Most people who start learning Irish Gaelic with the help of Bitesize soon discover they got more that what they bargained for. We’re not talking about the great tools that Bitesize provides to Irish-learning people, but what does “learning Irish Gaelic” really means – if you look at the bigger picture.
When you start learning Irish Gaelic, you’re actually learning the history, culture, and values of the Irish people. Why? Well, learning Irish isn’t as simple as learning other languages – you need to immerse yourself in the language by using text, audio and video tools, and by doing this you get in touch with “everything Irish”. One thing leads to another and you’re soon learning about Ireland’s history, traditions and values.
Learning Irish Gaelic with the help of Bitesize gives you much more that you though you’d receive. Don’t believe us? Then why don’t you read the following Bitesize community interview where Rob Shepherd shares his thoughts about learning Irish Gaelic, his trip to Ireland and meeting Eoin – founder of Bitesize Irish Gaelic.
Bitesize: Where abouts in the world do you live?
Rob: My name is Rob Shepherd. I live in the far Eastern area of Maricopa County, Arizona, in the U.S. We are right below the Superstition Mountains, in the town of Apace Junction. We’re famous for Hollywood Movie locations for Westerns, and the Lost Dutchman Gold mine. A real “Cow Town”! I’ve lived here in Arizona for 40 years. I grew up in the Rural forests of Connecticut, where OUR Revolutionary War was fought. We were known as the “Minute Men”! Ready for combat in 3 MINUTES! Two more different places, one could NEVER find!
Bitesize: Do you have Irish ancestry? Tell us about it.
Rob: I am, to my great fortune, an “Americanadian”. My father was American National, my Mother a Canadian National. I am first generation American on my mothers side. I have Citizenship in both countries. She was first generation Canadian, as my Grandmother was born in Dublin. She immigrated to the Canadian Maritimes with her parents, my Great Granny & Great Grandpa Roche, from County Cork, out of Cobh in 1910. They settled in Hamilton Ontario.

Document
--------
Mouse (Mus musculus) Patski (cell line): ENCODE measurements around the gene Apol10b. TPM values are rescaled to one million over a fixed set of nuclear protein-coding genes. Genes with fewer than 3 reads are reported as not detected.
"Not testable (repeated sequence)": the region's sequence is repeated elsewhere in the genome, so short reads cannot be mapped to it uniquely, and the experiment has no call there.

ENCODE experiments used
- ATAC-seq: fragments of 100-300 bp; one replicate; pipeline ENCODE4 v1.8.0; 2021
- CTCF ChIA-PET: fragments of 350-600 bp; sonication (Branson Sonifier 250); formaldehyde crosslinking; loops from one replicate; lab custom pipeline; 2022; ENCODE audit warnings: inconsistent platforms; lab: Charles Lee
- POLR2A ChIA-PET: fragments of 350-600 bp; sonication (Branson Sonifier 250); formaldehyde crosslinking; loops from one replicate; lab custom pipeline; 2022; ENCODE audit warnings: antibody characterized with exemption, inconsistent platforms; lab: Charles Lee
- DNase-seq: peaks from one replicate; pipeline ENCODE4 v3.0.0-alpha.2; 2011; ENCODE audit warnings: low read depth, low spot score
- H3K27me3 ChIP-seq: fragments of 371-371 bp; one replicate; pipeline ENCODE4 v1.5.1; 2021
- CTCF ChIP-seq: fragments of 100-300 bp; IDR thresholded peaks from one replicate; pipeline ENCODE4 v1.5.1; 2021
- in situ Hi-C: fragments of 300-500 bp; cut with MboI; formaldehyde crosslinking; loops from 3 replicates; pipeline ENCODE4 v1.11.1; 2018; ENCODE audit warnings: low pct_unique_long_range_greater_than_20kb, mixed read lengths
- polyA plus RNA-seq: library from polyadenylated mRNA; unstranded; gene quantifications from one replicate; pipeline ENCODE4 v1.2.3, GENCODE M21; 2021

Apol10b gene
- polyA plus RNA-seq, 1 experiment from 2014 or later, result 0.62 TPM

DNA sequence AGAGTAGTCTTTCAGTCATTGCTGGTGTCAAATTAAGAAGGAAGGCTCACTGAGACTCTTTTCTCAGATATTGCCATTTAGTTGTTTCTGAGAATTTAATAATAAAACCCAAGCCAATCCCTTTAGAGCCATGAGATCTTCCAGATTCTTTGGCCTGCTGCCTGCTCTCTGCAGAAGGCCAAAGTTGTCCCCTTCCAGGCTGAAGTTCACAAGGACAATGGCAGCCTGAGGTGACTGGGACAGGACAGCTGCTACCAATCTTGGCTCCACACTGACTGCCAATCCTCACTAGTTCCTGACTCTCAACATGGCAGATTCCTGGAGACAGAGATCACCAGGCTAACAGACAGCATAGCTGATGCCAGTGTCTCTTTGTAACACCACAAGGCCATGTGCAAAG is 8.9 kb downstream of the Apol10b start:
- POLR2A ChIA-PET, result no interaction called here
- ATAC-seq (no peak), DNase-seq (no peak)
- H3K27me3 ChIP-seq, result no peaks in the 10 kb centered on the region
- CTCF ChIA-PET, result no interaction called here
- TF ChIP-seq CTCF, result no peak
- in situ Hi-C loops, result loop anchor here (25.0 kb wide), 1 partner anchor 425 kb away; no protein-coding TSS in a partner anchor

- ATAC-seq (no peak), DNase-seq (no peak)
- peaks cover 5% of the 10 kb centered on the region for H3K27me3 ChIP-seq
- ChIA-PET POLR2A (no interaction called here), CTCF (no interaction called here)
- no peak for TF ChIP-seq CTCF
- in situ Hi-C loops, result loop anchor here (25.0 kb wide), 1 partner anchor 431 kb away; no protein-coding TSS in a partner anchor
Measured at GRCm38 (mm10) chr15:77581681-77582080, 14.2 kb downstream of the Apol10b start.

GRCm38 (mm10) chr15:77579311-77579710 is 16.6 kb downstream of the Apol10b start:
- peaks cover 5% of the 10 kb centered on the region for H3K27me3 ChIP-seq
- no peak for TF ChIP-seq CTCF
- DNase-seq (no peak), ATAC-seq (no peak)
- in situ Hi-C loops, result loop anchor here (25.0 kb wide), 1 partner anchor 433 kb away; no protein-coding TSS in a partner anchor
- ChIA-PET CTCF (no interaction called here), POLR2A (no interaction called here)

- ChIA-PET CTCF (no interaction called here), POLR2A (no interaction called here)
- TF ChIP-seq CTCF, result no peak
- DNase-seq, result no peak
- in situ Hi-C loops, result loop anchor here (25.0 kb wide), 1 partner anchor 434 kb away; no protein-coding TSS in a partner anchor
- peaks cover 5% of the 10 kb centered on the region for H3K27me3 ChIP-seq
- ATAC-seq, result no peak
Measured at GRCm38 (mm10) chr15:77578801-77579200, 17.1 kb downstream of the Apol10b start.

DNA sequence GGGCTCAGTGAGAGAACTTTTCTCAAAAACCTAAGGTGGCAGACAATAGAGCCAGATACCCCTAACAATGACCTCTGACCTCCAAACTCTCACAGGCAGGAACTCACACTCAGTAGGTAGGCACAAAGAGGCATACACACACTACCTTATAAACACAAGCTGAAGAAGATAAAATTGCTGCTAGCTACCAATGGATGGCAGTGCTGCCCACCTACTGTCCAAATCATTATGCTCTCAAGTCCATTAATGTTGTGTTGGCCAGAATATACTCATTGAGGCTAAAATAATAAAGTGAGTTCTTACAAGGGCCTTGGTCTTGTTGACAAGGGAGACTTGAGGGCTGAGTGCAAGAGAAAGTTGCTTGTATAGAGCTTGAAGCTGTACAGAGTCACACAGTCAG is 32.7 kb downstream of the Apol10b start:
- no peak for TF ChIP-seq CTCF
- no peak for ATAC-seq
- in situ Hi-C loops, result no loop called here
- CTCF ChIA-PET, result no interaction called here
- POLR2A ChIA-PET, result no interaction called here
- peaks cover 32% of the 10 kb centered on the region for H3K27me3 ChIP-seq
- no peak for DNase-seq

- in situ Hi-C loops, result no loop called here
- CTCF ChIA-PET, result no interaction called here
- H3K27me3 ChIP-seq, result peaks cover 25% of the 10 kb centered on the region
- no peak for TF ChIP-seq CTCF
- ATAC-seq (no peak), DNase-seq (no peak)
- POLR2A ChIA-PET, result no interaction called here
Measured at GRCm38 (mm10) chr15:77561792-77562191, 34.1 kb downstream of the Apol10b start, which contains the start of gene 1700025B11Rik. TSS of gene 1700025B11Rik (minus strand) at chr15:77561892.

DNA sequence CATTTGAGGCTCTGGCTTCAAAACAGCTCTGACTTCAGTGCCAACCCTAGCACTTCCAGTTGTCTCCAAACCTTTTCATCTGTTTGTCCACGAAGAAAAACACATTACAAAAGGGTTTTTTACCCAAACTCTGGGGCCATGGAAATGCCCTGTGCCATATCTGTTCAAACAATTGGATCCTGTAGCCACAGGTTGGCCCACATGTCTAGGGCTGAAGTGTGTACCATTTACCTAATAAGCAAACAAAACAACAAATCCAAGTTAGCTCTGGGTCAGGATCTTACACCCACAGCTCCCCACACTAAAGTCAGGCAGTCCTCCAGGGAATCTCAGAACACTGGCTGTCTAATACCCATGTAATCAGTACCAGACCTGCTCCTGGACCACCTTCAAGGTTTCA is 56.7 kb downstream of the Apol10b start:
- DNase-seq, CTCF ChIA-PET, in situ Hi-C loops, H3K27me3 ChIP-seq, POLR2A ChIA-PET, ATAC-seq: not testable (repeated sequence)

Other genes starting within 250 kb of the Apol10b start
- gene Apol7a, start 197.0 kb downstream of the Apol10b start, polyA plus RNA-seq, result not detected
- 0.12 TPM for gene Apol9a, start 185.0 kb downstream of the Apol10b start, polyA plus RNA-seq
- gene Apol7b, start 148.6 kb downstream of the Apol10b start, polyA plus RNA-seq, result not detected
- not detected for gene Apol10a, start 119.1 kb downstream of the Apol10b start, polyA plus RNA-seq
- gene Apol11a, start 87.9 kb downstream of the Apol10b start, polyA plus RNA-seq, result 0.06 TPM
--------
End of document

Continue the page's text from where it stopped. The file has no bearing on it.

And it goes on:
They spoke Irish and had the most beautiful brogue! I remember, as a boy, hearing my Great Granny Roche speaking Irish to her immigrant companions at family reunions! Alas, my Grandma, and my great aunts and uncles lost their Irish from non-use in Canada. However, they had the most interesting accent! From what I have gathered, being a unique mixture of Waterford Gaelic and Canadian! Lol! Still heard in Cape Breton, NS today! I am proudly Irish. I want to restore my family heritage and legacy, and once again speak their native Irish.
After having my genomic examination done, I found out that we are really Irish! Lol! 38% IRISH, 37% SCOTCH-IRISH (Dads side, the Hillbillies, I’m conflicted!) and 22% SCANDINAVIAN! We were not only represented by the Norman migration, (Richard Fitzgodbert de la Roche-1167 ad), but were, no doubt unwilling recipients of the VIKING mischief in the 8th century as well! My Great Granny Roche’s name was Ormond, from County Ormond.
Bitesize: How was your trip to Ireland and meeting with Eoin, founder of Bitesize Irish?
Rob: I had the good fortune to be able to travel to Ireland for two weeks in September. Knowing it would be emotional my first time there, I chose, uncharacteristically, to limit my wandering to the Dingle Peninsula, and get to know that area well. I flew into Shannon, visited Limerick, and stayed in Dingle. I took a journey to Limerick to meet Eoin! We met at Myles Breen’s on Roche’s Street (apropos!) in downtown Limerick.
Meeting Eoin and his family was a high point of both my trip, and my Irish language studies.. I am endeavoring to learn Ireland’s past, experience and understand its present, and develop a vision of its future. Through my interaction with Eoin and his family I got to do all three! Eoin shared with me some details about his family history in Kerry. I was able to visit the very places that his family had been, and with his renditions in mind, feel the closeness of history surrounding me, and feel my OWN history there more intimately.